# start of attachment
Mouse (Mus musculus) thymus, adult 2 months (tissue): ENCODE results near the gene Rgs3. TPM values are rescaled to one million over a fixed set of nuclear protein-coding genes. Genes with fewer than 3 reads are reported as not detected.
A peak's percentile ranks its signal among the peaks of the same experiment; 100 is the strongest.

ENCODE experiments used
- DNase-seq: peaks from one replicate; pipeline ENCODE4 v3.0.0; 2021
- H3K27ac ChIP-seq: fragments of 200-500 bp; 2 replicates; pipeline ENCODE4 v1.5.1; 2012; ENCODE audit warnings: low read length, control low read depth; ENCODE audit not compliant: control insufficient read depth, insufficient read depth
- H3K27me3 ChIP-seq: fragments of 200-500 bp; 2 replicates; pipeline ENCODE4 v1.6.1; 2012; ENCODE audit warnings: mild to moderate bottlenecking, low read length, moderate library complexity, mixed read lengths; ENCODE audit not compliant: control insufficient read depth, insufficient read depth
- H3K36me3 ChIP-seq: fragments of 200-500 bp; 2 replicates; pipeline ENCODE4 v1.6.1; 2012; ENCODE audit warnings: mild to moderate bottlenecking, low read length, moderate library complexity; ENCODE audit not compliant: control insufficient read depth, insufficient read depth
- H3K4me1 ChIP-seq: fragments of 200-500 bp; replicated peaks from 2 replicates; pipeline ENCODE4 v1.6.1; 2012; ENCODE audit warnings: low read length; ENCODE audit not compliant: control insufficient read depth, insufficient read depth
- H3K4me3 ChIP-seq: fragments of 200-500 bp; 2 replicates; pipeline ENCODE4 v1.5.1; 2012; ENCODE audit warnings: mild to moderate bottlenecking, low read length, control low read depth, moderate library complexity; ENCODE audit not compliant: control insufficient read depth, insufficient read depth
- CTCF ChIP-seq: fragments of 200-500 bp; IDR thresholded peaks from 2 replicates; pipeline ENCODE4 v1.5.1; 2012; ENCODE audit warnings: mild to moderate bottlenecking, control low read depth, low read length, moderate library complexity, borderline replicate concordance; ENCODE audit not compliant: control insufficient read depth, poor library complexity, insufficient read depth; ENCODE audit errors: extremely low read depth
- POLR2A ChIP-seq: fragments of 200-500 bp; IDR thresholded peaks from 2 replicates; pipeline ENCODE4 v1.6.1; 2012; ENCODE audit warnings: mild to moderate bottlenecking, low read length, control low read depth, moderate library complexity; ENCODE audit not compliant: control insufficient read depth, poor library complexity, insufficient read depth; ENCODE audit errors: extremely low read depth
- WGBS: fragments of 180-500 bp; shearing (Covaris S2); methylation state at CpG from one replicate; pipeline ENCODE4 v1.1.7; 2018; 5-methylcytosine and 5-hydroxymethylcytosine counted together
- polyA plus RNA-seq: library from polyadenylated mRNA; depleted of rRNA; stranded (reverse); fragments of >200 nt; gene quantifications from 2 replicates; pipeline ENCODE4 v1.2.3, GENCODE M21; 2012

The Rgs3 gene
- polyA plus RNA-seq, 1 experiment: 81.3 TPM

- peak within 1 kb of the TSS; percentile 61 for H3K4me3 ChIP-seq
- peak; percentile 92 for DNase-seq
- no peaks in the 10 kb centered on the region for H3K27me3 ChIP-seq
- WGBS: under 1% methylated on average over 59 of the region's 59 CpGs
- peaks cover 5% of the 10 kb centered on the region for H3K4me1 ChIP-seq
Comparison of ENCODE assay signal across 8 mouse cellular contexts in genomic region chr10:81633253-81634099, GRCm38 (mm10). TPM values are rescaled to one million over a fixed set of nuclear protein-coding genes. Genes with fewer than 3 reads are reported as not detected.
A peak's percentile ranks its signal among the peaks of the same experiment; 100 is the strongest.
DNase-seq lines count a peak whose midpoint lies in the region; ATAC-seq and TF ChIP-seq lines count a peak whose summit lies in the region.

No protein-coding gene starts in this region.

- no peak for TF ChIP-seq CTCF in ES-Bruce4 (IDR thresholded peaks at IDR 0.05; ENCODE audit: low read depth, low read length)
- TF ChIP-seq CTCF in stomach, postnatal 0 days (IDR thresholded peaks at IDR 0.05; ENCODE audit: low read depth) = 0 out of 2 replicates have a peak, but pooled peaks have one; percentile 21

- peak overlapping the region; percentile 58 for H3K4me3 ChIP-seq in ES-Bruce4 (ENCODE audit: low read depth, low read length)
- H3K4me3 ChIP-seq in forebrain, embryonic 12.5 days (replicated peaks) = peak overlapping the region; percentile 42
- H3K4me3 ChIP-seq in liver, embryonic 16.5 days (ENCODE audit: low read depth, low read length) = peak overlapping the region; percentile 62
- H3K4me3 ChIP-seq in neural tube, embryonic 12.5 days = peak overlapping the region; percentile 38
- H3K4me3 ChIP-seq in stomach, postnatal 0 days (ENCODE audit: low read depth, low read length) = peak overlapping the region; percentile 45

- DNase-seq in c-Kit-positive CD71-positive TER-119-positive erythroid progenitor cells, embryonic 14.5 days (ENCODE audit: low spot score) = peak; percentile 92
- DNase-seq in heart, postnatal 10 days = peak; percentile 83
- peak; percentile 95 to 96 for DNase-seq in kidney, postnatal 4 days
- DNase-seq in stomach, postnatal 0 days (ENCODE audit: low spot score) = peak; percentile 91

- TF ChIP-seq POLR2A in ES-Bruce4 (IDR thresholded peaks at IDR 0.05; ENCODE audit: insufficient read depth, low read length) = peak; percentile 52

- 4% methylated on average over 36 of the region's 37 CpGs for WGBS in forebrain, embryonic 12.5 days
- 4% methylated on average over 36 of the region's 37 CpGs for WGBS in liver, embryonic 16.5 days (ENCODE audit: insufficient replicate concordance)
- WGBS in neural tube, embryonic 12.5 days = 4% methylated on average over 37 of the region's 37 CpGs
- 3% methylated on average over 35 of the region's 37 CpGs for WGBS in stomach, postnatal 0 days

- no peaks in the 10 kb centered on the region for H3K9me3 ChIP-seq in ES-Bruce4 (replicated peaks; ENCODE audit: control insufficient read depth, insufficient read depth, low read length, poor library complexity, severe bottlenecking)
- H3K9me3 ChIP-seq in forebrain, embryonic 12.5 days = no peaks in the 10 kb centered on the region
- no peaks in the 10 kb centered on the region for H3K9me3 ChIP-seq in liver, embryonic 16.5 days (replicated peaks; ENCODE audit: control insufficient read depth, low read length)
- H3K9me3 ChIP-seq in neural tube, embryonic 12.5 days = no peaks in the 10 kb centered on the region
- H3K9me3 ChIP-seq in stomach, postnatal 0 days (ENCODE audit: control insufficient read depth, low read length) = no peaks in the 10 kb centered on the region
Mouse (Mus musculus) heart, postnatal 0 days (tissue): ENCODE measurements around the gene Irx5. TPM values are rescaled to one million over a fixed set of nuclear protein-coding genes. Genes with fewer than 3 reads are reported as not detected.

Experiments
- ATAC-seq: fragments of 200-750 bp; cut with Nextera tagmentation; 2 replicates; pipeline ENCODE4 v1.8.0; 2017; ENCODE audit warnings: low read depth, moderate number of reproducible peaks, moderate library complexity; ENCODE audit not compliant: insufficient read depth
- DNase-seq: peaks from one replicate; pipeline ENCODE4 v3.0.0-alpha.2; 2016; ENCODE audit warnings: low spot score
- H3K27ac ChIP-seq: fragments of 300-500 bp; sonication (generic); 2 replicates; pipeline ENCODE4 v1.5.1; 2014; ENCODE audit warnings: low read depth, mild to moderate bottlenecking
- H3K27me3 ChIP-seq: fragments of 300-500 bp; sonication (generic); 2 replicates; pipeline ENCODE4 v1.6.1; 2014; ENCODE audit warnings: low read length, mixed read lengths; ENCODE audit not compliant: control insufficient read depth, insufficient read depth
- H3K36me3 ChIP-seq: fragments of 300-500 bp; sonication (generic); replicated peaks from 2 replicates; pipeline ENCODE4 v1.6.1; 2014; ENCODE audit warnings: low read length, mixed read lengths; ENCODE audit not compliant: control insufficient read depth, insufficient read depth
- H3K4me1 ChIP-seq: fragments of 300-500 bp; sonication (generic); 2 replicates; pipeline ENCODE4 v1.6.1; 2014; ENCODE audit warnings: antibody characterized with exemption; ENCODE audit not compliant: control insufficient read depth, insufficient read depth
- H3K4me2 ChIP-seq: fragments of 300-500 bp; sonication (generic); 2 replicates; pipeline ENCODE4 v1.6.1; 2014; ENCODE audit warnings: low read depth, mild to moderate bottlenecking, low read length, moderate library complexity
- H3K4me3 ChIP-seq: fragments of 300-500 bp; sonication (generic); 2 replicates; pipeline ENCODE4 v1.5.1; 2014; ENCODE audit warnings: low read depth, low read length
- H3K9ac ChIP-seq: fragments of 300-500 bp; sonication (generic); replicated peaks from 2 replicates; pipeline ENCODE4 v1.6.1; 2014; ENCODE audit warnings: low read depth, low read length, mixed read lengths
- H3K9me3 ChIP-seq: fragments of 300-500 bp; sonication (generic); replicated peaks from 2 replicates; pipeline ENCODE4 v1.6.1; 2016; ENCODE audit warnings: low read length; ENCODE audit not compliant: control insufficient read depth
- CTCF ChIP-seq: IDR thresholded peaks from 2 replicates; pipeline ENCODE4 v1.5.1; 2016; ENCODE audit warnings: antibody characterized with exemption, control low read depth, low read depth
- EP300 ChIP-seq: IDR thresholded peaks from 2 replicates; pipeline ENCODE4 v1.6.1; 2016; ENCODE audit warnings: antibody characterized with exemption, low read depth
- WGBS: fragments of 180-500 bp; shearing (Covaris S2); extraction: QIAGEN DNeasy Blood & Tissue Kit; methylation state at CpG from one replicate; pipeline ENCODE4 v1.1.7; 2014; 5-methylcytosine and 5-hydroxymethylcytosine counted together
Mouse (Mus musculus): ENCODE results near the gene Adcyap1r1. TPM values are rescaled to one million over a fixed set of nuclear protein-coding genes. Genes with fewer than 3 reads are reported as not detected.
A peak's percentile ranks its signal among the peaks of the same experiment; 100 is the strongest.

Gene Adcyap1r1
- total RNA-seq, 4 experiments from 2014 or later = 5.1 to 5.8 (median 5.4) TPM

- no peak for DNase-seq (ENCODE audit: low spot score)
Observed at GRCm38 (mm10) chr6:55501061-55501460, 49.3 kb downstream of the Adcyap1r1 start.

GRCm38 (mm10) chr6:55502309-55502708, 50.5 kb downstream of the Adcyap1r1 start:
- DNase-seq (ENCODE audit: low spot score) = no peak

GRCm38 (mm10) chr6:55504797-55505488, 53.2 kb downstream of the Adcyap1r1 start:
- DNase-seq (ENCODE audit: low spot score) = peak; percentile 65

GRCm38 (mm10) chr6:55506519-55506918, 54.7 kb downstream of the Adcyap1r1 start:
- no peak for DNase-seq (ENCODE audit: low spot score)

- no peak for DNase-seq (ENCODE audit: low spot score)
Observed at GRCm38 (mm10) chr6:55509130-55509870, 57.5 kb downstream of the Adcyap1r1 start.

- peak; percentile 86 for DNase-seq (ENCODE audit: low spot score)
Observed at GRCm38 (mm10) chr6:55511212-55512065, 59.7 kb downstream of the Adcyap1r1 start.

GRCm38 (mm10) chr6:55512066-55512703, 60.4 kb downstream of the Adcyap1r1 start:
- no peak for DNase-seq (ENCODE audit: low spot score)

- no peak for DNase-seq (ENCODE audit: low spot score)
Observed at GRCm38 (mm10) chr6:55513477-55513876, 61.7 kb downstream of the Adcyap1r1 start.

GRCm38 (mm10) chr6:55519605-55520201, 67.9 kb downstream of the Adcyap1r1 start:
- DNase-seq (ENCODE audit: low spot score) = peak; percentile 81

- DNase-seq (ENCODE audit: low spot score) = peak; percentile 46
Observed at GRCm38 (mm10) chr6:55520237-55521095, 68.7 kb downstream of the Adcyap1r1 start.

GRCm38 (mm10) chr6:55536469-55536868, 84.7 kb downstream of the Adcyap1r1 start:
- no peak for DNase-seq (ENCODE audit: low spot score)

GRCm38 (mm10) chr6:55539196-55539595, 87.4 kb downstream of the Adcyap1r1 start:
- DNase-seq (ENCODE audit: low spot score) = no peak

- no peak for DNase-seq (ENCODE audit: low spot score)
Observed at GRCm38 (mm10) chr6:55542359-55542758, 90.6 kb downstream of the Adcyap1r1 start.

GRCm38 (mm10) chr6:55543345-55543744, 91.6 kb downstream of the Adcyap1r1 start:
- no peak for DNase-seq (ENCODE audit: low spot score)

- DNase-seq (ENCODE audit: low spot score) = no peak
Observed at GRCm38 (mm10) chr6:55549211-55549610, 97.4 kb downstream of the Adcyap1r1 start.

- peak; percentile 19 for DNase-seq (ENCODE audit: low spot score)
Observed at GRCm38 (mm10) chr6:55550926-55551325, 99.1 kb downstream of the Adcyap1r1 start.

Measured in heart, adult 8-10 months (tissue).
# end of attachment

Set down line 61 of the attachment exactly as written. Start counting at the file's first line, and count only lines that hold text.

Mouse (Mus musculus): ENCODE results near the gene Adcyap1r1. TPM values are rescaled to one million over a fixed set of nuclear protein-coding genes. Genes with fewer than 3 reads are reported as not detected.